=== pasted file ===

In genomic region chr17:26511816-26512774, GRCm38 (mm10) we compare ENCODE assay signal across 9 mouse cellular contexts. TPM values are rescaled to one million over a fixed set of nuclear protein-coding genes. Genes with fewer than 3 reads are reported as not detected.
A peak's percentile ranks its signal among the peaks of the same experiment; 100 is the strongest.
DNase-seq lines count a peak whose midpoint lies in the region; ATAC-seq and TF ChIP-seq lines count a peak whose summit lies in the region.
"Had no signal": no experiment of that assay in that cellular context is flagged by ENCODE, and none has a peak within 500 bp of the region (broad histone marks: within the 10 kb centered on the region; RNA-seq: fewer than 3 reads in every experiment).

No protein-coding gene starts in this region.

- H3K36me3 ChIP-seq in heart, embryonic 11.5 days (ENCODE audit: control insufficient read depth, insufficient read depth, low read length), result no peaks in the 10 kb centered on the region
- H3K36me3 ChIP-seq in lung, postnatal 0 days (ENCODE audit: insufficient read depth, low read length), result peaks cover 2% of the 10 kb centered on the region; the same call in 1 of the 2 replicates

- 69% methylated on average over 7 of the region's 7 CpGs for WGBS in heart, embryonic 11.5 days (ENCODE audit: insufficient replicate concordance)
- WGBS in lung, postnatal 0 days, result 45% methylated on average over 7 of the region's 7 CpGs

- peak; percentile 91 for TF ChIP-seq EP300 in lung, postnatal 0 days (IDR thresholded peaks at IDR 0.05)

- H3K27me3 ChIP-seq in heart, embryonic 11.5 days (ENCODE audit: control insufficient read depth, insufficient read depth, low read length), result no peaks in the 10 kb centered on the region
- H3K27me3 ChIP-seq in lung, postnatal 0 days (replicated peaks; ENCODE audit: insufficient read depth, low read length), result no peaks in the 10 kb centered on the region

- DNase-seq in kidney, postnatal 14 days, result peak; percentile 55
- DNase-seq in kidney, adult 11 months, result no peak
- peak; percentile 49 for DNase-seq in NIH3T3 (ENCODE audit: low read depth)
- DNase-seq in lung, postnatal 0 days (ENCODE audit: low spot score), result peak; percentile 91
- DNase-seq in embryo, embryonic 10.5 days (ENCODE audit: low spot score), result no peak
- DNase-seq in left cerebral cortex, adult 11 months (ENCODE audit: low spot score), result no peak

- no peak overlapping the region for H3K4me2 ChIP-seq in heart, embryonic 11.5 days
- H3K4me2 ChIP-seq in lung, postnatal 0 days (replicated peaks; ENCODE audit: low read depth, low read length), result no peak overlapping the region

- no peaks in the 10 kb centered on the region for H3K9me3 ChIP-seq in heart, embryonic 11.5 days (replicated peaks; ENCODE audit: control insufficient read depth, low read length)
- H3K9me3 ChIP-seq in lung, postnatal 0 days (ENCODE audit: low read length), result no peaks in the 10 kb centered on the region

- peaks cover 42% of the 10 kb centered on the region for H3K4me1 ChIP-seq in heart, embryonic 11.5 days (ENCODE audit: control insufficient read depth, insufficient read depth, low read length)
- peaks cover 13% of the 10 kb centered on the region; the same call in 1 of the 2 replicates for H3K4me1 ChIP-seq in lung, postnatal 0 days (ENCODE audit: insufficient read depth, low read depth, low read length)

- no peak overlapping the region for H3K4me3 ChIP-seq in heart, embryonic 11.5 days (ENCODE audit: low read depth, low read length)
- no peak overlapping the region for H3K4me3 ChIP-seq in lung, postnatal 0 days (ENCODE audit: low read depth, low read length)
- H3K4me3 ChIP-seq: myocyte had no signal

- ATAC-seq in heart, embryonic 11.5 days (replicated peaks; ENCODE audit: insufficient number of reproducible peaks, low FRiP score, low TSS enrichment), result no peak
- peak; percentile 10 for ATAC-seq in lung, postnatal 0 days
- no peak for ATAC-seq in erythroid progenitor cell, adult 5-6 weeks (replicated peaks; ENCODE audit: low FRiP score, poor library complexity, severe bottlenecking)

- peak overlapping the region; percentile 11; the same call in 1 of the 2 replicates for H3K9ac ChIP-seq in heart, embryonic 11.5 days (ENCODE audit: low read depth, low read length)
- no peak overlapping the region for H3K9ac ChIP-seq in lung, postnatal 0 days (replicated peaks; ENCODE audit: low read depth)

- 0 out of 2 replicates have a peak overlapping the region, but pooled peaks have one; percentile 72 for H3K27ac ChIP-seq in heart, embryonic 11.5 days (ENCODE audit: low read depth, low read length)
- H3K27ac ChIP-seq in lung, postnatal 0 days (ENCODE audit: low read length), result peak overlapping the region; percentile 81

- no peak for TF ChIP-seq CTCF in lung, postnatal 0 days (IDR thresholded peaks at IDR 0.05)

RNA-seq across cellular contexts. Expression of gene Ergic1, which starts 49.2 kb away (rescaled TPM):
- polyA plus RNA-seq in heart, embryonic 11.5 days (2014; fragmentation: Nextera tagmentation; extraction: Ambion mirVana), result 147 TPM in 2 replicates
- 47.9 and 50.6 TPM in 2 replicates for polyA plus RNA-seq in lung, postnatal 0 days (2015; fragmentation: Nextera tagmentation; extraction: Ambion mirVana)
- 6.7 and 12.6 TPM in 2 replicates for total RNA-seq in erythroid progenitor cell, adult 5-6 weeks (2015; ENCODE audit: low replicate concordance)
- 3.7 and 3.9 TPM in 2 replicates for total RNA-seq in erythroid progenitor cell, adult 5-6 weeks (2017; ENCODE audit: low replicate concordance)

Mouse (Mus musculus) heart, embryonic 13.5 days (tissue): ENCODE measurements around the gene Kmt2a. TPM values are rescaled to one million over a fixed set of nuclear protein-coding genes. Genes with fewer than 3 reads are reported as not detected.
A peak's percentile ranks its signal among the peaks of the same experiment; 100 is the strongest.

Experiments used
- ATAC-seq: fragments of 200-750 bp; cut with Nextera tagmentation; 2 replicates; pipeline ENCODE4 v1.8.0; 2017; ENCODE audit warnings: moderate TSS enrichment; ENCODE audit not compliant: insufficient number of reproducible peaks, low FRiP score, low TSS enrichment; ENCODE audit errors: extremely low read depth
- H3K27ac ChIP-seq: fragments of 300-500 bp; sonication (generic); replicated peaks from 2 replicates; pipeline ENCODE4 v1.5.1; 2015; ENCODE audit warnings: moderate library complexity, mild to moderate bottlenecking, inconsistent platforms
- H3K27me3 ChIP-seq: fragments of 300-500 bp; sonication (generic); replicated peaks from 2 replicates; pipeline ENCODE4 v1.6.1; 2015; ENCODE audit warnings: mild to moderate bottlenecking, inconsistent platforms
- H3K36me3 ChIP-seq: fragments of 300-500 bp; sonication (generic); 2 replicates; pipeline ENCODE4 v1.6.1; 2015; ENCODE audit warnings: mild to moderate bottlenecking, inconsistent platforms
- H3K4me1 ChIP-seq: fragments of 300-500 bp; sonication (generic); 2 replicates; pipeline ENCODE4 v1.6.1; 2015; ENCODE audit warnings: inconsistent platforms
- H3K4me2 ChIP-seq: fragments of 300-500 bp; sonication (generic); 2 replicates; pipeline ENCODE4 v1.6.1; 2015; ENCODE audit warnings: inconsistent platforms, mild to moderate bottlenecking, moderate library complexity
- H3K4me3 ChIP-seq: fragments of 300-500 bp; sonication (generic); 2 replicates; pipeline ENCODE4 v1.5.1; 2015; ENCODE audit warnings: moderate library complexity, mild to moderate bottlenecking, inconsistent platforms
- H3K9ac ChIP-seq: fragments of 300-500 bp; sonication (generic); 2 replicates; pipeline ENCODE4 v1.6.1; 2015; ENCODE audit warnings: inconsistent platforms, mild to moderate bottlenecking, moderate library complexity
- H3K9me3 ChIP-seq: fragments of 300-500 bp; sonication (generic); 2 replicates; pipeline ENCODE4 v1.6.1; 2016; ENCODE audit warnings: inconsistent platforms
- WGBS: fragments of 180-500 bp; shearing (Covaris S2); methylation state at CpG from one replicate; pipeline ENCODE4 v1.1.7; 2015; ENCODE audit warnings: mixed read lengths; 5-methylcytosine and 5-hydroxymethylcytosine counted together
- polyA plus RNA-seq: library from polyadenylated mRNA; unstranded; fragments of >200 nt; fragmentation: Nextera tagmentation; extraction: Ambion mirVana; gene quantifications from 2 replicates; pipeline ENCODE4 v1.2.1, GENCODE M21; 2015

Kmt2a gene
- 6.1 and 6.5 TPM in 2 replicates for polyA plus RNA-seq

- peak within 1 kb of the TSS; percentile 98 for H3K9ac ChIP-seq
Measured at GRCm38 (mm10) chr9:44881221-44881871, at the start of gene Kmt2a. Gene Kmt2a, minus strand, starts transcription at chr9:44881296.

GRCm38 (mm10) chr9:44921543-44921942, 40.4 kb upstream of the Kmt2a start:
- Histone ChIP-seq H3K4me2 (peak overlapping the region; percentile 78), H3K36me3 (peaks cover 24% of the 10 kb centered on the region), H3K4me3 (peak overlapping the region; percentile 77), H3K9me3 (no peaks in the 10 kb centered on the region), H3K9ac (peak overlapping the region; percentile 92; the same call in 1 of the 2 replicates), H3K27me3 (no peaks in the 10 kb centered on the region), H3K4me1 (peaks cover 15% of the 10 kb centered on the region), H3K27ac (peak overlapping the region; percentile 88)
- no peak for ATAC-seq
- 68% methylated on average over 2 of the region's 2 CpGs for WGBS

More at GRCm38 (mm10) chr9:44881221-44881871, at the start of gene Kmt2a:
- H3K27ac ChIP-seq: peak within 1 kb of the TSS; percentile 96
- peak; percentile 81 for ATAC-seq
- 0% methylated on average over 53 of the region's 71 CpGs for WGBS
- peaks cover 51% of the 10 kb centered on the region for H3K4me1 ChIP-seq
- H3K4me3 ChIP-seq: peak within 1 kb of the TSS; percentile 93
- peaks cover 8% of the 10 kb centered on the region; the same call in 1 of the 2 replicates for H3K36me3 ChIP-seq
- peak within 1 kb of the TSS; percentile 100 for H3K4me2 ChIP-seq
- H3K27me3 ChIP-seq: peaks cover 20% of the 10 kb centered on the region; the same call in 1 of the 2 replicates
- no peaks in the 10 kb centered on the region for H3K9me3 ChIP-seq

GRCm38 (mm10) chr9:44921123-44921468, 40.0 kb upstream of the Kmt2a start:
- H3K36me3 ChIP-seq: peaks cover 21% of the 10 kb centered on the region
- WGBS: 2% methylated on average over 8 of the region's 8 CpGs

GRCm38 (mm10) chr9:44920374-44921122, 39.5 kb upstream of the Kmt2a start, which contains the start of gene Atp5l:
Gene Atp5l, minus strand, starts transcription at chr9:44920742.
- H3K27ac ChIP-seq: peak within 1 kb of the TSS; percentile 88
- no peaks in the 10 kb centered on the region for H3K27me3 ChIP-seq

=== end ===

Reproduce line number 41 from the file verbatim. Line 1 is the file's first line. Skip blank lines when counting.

Mouse (Mus musculus) heart, embryonic 13.5 days (tissue): ENCODE measurements around the gene Kmt2a. TPM values are rescaled to one million over a fixed set of nuclear protein-coding genes. Genes with fewer than 3 reads are reported as not detected.